He was enticed by her beauty, for indeed he had beheld beauty before. And he stumbled, his legs giving out. He was enticed by her charm, for charm is a wondrous spell. And he seemed as if in a trance of un-imaginable delight. He was enticed by her spirit, for the spirit is the direct-essence of all things. And then he took flight, fleeing from her, For he recognized these strengths within her, and drew back, affraid. But. She only held out her hand to form a perch. And gently, ever so gently, he settled dove-like, trembling upon her out-stretched hand. And she said only to him: "Go. For the world needs your words." And the poet (with small tears in his eyes) flew off into the dark night, to bring songs of love, peace and hope to all. For. She is his muse.

Tau #47

Without going out of your door, You can know the ways of the World. Without peeping through your window, You can see the way of Heaven. The farther you go, The less you know. Thus, the Sage knows without travelling, Sees without looking, And achieves wihtout Ado, non-ado. (ref: opus citato, John C.H. Wu)

On thoughts mostly politic

Openning Dedication: Of things that we think that we know: Few. Of those things that we think that we understand: Fewer still. Of that which (when we allow ourselves to) of those things that we feel: Infinite.
The Rational Communist recognizes that for some, there can only be capitalism. The Rational Capitalist recognizes that for some, there can only be communism. The sage by non-ado shows to each that both are completely correct.
The communist and the capitalist see in the mirror their sworn enemy -- and hence the cold war. Each defines themselves by the the other. If the capitalist builds a great tower (to proclaim their single ego) and this inspires the people with the limitless nature of the spirit, If the communist tears down all institutions (to decry the selfishness of the aristocracy) and this inspires the people with the limitless compassion of the heart, Then they are both the two halves of the tao.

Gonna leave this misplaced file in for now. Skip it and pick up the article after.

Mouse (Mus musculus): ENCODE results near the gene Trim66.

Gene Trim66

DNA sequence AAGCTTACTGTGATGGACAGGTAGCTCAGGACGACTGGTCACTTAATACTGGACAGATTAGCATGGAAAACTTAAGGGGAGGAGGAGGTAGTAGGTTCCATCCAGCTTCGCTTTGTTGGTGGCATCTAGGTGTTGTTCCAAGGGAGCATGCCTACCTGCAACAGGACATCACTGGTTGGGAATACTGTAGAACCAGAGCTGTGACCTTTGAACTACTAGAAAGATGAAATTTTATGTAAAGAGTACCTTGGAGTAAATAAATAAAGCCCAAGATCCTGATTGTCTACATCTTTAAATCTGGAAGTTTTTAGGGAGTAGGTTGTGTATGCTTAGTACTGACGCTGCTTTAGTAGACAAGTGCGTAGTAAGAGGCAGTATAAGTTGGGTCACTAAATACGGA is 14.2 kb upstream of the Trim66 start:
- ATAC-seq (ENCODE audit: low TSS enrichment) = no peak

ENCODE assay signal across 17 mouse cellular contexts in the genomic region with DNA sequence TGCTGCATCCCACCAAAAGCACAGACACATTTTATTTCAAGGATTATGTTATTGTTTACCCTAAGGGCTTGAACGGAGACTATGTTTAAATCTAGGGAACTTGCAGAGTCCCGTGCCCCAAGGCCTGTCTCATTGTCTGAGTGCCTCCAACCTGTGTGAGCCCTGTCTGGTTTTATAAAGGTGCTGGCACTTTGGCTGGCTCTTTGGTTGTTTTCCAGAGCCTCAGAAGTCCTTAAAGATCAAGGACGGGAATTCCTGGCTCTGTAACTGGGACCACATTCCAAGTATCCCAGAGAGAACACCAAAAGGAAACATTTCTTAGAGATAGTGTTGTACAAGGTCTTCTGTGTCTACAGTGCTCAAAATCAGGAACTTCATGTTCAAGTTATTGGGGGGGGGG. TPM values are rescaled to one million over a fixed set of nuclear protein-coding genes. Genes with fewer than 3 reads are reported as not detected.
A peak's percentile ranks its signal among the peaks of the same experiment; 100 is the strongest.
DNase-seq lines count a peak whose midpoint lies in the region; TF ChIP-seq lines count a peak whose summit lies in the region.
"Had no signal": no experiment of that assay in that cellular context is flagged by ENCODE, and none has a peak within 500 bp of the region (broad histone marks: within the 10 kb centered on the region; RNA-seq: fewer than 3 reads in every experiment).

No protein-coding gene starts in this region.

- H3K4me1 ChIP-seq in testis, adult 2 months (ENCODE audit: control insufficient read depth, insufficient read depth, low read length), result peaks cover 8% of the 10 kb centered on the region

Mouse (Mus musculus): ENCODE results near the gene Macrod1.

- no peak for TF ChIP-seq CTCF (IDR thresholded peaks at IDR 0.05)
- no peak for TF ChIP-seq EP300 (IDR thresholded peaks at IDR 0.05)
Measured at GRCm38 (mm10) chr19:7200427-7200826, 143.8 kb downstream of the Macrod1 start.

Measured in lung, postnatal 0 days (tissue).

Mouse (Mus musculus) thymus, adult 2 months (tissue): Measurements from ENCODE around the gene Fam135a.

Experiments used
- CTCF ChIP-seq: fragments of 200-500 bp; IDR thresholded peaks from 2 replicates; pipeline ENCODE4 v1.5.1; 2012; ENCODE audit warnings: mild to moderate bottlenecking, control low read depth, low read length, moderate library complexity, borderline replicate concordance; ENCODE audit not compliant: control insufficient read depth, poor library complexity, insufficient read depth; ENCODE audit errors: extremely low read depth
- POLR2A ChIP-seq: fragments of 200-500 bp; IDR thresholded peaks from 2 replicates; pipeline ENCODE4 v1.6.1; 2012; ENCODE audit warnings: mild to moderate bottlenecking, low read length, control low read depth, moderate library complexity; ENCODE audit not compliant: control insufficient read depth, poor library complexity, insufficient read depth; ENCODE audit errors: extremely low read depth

If the capitalist pulls from the people all of the products of their days work and decries the uniqueness of each individual, If the communist mixes the people into an indistinguishable soupd and decries the uniqueness of each individual, Then they both deny the tao, and only sing the fames of the ego of the beauty of the nature of the glory of the system of their "truth".
The gods laugh at such folly. The sage wisely records the histories of these lost civilisations to be studied by sages yet to come, and ignored by kings, tyrants, and generals yet un-borne, and never will.
The sage understands the tao and its one-ness with all things. The sage understands the tao and its two-aspects against itself. (and these too are illusions of distinction). The sage (through much study and contemplation), realizes and knows that it is the tau, as the tau must be, and as the tau is.
The communist and the capitalist will agree on the division of the world -- for without light there can be no shadow. And without shadow there can be no "distinguishments". They both see in the sage (and hence in the mystery of the tao) danger. For greater danger than each perceives in each other, they fear knowledge. Thus, fear of self-knowledge and self-understanding, and ultimately fear of understanding their mirror image: Unites capitalist and communist to battle against the same sages in each of their dominions. But, it is their un-spoken fear of the tao, that they treuly battle against.
It is comforting for the extreme to know that its exact opposite exists.
The first image is a circle almost closed.  C1 and C2 are separated by a 'gap' in  the circle, but they can clearly see each other.  As this 'band' opens up, it slowly flattens out and stretches longer and longer so that C1 and C2 move further and further from each other and the line connecting them becomes thinner and thinner.  Until all that remains are two very small dots all alone in the universe, completely un-aware of their mirror image the second half of the above image
For each: The greatest fear is the vast emptiness of alone-ness.

Final song (for now):
Macro universe within, micro without: "Hold infinity in your hand and eternity in an hour" -- Blake But mainly: Read poetry! You'll be amazed at your mile-age! -- Paris, 2002.